Checking In

After a weekend in Paris, Lisa & I are currently back in London.  One more week in the UK and then it’s back to the United States.

I’ve made it a point not to regularly check for any news about the 2020 Presidential election.  To do so would defeat the purpose of being on vacation.  So, it wasn’t until about an hour ago that I learned that, on Saturday, Joe Biden finally won his first presidential primary when he swept the contest in South Carolina.

I don’t even like Joe Biden but I’m breathing a sigh of relief.  Though there’s still a long way to go, this victory at least suggests that a Sanders nomination is not inevitable.  It also signals that the crazies have not totally taken over the Democratic Party.

As I’ve made clear here, I don’t consider myself to be a Democrat.  For that matter, I haven’t considered myself to be a Republican since 2016.  I think Joe Biden is a moron but the fact of the matter is that the Democrats have a good chance of winning in 2020 and, even if Trump wins reelection, we will still eventually have another Democrat president within my lifetime.  As much as I dislike Biden, I’d rather have an idiot in the White House than someone who, at the age of 79, is still making excuses for Castro and the Soviet Union.  Even if Sanders is nominated and loses, just winning the nomination will normalize an authoritarian outlook that shouldn’t be normalized.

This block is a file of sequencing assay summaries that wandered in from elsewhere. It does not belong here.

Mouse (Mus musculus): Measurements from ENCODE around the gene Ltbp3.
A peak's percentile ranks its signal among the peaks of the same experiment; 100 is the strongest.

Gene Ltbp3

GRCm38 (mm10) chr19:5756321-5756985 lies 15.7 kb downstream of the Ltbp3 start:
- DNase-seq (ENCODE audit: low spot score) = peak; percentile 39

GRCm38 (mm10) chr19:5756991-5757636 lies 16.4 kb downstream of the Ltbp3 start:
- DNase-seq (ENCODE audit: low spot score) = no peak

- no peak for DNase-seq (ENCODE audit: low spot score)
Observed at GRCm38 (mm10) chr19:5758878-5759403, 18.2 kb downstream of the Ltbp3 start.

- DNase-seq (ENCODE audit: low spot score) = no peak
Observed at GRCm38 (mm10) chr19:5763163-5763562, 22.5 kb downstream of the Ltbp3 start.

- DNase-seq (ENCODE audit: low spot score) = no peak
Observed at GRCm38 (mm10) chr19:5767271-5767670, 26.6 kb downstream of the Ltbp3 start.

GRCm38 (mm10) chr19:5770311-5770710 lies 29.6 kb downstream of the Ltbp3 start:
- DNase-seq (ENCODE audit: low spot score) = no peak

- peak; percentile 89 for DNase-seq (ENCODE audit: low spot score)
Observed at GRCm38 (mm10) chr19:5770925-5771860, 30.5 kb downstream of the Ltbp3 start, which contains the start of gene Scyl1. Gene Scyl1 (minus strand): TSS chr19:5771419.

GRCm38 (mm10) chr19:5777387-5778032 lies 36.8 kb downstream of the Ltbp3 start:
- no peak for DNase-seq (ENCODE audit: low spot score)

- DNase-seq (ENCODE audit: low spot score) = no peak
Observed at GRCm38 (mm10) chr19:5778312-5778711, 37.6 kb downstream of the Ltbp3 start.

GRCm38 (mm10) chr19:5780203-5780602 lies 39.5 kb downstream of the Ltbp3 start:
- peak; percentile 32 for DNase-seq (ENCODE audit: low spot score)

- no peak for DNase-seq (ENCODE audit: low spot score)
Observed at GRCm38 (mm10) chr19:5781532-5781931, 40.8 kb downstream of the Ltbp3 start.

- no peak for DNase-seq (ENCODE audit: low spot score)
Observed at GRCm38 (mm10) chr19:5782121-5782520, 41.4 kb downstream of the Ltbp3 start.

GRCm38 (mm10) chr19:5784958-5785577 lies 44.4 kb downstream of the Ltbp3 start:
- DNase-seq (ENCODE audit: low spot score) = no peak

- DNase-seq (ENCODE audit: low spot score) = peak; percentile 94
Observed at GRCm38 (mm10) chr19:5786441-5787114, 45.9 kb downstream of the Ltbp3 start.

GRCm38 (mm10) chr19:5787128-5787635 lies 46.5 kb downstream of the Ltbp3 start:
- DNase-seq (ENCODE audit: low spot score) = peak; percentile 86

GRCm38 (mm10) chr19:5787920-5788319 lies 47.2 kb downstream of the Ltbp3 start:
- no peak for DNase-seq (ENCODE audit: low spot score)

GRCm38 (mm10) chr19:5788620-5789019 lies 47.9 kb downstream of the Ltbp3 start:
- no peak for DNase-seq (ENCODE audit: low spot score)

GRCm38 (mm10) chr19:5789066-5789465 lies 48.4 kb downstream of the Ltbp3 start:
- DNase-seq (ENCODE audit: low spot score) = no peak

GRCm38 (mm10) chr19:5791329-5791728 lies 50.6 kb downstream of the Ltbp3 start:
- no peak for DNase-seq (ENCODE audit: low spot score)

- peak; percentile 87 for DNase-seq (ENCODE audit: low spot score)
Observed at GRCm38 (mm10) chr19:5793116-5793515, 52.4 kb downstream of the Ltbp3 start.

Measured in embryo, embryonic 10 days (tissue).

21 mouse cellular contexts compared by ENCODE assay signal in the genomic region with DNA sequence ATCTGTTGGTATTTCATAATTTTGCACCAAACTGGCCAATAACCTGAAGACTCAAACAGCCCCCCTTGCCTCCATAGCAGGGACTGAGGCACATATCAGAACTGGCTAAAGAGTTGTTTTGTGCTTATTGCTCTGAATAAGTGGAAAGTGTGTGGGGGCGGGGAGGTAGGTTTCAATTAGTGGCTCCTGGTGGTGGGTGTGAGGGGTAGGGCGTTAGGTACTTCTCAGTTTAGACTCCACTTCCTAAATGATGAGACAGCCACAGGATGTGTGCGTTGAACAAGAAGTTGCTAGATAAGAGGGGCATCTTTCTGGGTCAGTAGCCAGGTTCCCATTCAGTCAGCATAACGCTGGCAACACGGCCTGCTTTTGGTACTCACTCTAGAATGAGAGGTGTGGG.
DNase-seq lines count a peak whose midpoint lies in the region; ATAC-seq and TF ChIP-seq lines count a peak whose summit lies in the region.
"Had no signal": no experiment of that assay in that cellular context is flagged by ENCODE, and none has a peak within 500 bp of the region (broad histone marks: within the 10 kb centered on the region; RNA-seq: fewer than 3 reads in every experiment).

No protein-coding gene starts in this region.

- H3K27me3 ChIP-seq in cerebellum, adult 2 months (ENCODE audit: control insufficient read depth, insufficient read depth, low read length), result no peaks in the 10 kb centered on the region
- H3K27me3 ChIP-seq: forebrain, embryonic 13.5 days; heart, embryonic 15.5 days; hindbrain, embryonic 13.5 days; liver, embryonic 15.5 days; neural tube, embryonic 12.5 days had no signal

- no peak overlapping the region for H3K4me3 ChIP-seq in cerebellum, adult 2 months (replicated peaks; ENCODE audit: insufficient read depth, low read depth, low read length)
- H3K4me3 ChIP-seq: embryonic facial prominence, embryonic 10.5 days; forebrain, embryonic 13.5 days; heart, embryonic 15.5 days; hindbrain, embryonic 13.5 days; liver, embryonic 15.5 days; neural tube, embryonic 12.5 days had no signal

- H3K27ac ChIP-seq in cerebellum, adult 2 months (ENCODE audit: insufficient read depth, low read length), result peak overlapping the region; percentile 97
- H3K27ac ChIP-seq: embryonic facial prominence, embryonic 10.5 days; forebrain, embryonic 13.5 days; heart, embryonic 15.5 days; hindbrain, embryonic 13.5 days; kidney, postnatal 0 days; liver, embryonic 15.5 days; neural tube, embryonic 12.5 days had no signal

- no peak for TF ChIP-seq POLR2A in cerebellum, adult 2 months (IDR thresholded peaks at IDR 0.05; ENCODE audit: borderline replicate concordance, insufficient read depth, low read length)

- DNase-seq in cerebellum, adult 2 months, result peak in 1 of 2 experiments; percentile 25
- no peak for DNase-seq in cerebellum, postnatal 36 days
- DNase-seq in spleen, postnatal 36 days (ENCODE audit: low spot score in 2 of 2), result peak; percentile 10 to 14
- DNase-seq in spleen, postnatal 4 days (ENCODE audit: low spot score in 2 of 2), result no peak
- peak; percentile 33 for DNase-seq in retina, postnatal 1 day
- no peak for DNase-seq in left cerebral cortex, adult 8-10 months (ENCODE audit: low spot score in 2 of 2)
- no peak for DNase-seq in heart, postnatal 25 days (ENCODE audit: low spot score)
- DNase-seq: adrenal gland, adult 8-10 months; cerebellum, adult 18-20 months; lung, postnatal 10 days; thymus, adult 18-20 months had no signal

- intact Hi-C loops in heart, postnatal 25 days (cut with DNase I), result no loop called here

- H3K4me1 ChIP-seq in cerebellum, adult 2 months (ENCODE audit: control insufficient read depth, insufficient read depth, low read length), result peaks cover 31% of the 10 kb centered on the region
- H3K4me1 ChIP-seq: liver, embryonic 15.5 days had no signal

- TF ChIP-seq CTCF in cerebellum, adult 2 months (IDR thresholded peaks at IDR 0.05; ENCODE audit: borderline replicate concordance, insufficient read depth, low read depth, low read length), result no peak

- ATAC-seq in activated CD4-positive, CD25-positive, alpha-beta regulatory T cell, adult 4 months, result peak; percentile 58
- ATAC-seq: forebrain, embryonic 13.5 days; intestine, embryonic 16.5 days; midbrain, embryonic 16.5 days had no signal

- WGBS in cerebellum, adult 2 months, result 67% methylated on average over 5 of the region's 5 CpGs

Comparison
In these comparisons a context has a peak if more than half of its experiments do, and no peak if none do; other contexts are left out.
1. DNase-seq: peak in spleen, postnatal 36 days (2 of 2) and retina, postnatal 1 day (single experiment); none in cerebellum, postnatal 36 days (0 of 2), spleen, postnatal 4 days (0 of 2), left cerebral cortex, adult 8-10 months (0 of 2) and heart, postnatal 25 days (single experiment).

I guess the next big contest is Super Tuesday.  We’ll see if Biden can keep his momentum going or if South Carolina was just a momentary hiccup in Sanders’s march to the nomination.

I also read that Tom Steyer withdrew from the race.  He spent millions and didn’t win a single delegate.  For all the talk about how democracy is for sell, it seems like those who blatantly try to buy it always end up failing.

Ross Perot Is Gone But His Legacy Lives On

Ross Perot, who ran for President in 1992 and 1996, has died at the age of 89.

My father voted for Ross Perot twice.  I was too young to really pay attention to the election of 1992 but, by the time 1996 had rolled around, I had started to get into following politics and elections.  I can still remember watching Ross Perot accepting the first Reform Party nomination while former Colorado Governor Richard Lamm and Ed Zschau (the Congressman who would have Lamm’s pick for his running mate if Lamm had won the Reform nomination) stood in the background and tried to figure out what had just happened.

Perot was one of the first presidential candidates to campaign on the idea that he was so rich that he wouldn’t be beholden to special interests and his success undoubtedly led to many other nontraditional candidates looking at the presidential race and thinking, “Why not me?”  Perot was big into fiscal responsibility and he didn’t have any of Donald Trump’s personal baggage but it’s still easy to draw a line from the national anger that propelled Perot’s 1992 campaign to Donald Trump’s victory in 2016.  Perot and Trump’s voters both felt they were being screwed by the system and that Washington D.C. had no interest in the lives of regular Americans.

(Donald Trump’s first official foray into elective politics was when he briefly ran for the Reform Party presidential nomination in 2000.)